Summary of the 2011 National Bee Unit apiary inspections programme.
This season has been an average year for beekeeping, with mixed reports of honey yields, however, many beekeepers reported making an increase in colony numbers. It has also been a good year for the National Bee Unit inspectors who visited more beekeepers (5781), more apiaries (8920) and more colonies (37,785) than last year. Despite having fewer inspectors on the ground in 2011 due to retirements and unfilled posts, these inspection figures represent 12% increase on the total number of colonies inspected last season. Hand-in-hand with increases in the number of inspections was an increase in the amount of disease discovered, and increase in diagnostic support required from the NBU diagnostic laboratory at York. There were three times more cases of American foulbrood in 2011 (104 cases) and one third more European foulbrood in 2011 (695 cases) compared to 2010. Therefore as a beekeeping community we need to remain vigilant to these damaging brood diseases, and remind everyone to report suspicions of disease to their local Bee Inspector (see below for contact details).
The NBU visit apiaries based on the risk of finding disease, or finding exotic pests, and conduct so called priority inspections. The risk of an apiary having disease is derived from the proximity of each apiary to known disease outbreaks, so the closer an apiary is to known disease, the higher the priority of inspecting that apiary. The Random Apiary Survey was commissioned by Defra and the Welsh Assembly Government to help the NBU obtain an accurate estimate of disease prevalence by visiting apiaries in all areas, rather than concentrating on high risk areas. Over the last 2 seasons the NBU have checked for disease at over 4700 apiaries selected at random from across England and Wales. We know from this massive surveillance exercise that the priority inspection programme, routinely used by the NBU, detected significantly more American and European foulbrood than the inspection of apiaries selected at random. Also, the apiary risk classifications used by the NBU to prioritise inspections, were confirmed as being very useful for targeting disease. The final part of this exercise was to look at 13 pathogens in adult bee samples collected from each visit, including viruses, fungi and bacteria. We can confirm that every one of these pathogens was detected across England and Wales, but the prevalence of each ranged from being very common, to a single finding in the survey! Some good news is that the viruses linked to Colony Collapse Disorder in the United States were of very low prevalence, and none of the 19,615 colonies assessed in the survey, were suffering from this condition.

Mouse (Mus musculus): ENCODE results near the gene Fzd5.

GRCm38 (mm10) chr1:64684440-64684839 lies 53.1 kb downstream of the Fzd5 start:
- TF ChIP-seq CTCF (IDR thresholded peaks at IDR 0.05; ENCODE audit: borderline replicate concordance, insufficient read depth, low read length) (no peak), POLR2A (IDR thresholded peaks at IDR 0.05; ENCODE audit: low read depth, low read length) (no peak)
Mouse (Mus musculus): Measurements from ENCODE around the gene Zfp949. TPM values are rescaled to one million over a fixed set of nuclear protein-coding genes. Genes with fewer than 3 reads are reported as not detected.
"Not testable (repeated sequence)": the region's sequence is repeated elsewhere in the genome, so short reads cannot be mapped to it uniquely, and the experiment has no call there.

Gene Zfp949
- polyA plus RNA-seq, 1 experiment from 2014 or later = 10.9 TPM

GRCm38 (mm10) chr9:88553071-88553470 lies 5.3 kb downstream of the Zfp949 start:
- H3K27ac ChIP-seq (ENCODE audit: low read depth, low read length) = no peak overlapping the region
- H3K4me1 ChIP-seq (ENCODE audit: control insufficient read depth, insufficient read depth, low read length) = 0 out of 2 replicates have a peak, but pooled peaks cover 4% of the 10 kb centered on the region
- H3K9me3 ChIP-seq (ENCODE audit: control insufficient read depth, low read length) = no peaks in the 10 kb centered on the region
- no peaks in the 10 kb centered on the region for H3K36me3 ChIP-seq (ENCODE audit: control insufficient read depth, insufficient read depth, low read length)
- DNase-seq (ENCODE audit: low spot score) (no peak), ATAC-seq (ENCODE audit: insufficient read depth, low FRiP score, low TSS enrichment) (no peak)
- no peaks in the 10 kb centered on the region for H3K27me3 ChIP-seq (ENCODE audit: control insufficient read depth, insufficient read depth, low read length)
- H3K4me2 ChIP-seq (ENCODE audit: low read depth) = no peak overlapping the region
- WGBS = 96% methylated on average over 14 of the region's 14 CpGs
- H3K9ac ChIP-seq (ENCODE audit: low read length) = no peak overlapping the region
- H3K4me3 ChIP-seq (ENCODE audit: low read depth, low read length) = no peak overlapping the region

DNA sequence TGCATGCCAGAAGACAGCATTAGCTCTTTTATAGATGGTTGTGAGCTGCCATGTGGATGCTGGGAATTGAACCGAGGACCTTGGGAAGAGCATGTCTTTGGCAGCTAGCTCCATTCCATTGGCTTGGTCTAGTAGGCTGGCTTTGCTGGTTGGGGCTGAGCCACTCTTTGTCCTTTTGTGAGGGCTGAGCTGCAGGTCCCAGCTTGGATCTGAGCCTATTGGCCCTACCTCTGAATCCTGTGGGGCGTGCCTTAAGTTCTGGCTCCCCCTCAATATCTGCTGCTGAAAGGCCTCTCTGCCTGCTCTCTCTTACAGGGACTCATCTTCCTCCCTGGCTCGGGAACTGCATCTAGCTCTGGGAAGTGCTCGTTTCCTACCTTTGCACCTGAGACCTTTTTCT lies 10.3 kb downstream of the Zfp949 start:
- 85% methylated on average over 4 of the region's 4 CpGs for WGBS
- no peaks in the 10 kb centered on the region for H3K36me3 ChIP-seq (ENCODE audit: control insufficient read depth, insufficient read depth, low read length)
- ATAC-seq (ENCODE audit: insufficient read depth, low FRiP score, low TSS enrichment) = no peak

The final report for this surveillance exercise will be shared with beekeepers in spring next year, so look out for updates in magazines, on BeeBase (see website link below) and presentations at the WBKA and BBKA Spring conventions. NBU staff will also throughout the year be giving presentations across the country as well which will include these details.
This season was also another successful year for providing training and advice building on what has gone before. To date, NBU staff have given 833 training events with 25,200 attendees. Also seasonal husbandry advice was sent to 4500 beekeepers who had registered on BeeBase and provided their email addresses, and 105 disease alerts were sent to 2076 registered beekeepers who own bees within 5 km of foulbrood disease. If you wish to receive seasonal advice and updates or be informed when foulbrood has been found in your area, please provide us with your email address (see contact details below).
The NBU can only provide training and advice, and effectively control disease when we are in a position to contact you! This might seem like an obvious statement, but if we do not know you are a beekeeper, we cannot warn of disease threats near you or provide timely husbandry advice. A large number beekeepers that remain unknown to the NBU seriously compromises our ability to control notifiable disease and to contain any future incursion of an exotic pests like the Small Hive Beetle. Many beekeepers presume that by registering with a local association, NBU inspectors will know automatically where beekeepers are. However, this is not always the case. For example a survey in 2011 revealed that 45 of 64 county level associations do not share such information with the NBU, leaving large gaps in our ability to control disease and future exotic pest incursions. Recent efforts by the NBU inspectors has resulted in an estimated additional 2291 beekeepers becoming registered, and therefore becoming part of a responsible community of beekeepers who are serious about improving honey bee health. If you want to register with the NBU as a beekeeper, and help us to help you, then please contact us.
National Bee Unit
Contact us on 01904 462510, by emailing firstname.lastname@example.org, or find more information by visiting our website (link below).